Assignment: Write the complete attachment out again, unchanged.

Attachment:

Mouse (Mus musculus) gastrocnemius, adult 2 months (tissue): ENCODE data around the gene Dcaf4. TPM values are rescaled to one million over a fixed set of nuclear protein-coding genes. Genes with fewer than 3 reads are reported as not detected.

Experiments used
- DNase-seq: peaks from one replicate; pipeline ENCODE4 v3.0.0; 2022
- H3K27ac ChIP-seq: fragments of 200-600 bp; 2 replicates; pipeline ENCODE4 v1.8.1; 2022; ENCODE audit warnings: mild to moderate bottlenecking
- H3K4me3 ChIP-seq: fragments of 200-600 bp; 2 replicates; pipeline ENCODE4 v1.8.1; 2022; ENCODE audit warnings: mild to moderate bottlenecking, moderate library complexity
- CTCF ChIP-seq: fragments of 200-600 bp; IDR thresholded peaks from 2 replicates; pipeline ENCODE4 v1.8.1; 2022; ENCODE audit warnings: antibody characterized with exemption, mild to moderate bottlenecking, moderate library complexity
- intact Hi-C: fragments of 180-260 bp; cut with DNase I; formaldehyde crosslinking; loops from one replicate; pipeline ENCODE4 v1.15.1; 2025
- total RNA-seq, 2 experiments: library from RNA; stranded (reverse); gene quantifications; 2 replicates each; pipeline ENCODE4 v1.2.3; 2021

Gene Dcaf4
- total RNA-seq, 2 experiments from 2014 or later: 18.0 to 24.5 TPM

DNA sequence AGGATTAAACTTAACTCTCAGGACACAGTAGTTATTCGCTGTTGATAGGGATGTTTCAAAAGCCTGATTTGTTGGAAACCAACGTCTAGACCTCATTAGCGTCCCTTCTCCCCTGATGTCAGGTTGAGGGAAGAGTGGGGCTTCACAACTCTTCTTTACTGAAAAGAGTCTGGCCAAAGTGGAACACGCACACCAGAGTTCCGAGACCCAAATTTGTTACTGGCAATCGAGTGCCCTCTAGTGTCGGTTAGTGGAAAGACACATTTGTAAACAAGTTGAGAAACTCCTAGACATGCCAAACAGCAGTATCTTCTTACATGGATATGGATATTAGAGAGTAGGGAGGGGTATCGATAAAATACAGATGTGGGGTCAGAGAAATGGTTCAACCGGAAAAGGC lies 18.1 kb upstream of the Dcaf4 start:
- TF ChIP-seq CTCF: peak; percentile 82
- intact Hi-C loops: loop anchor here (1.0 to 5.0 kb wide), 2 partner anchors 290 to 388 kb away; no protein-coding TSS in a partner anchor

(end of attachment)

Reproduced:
Mouse (Mus musculus) gastrocnemius, adult 2 months (tissue): ENCODE data around the gene Dcaf4. TPM values are rescaled to one million over a fixed set of nuclear protein-coding genes. Genes with fewer than 3 reads are reported as not detected.

Experiments used
- DNase-seq: peaks from one replicate; pipeline ENCODE4 v3.0.0; 2022
- H3K27ac ChIP-seq: fragments of 200-600 bp; 2 replicates; pipeline ENCODE4 v1.8.1; 2022; ENCODE audit warnings: mild to moderate bottlenecking
- H3K4me3 ChIP-seq: fragments of 200-600 bp; 2 replicates; pipeline ENCODE4 v1.8.1; 2022; ENCODE audit warnings: mild to moderate bottlenecking, moderate library complexity
- CTCF ChIP-seq: fragments of 200-600 bp; IDR thresholded peaks from 2 replicates; pipeline ENCODE4 v1.8.1; 2022; ENCODE audit warnings: antibody characterized with exemption, mild to moderate bottlenecking, moderate library complexity
- intact Hi-C: fragments of 180-260 bp; cut with DNase I; formaldehyde crosslinking; loops from one replicate; pipeline ENCODE4 v1.15.1; 2025
- total RNA-seq, 2 experiments: library from RNA; stranded (reverse); gene quantifications; 2 replicates each; pipeline ENCODE4 v1.2.3; 2021

Gene Dcaf4
- total RNA-seq, 2 experiments from 2014 or later: 18.0 to 24.5 TPM

DNA sequence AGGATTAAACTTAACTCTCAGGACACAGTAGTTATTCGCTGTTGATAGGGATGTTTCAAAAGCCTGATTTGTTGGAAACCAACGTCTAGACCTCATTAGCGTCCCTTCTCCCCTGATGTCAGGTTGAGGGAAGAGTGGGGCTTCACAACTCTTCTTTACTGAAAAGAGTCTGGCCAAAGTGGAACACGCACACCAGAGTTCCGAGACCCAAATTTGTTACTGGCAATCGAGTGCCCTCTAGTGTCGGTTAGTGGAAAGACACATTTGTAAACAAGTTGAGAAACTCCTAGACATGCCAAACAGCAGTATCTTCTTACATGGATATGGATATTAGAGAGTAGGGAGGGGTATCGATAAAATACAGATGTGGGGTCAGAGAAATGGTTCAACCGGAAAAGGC lies 18.1 kb upstream of the Dcaf4 start:
- TF ChIP-seq CTCF: peak; percentile 82
- intact Hi-C loops: loop anchor here (1.0 to 5.0 kb wide), 2 partner anchors 290 to 388 kb away; no protein-coding TSS in a partner anchor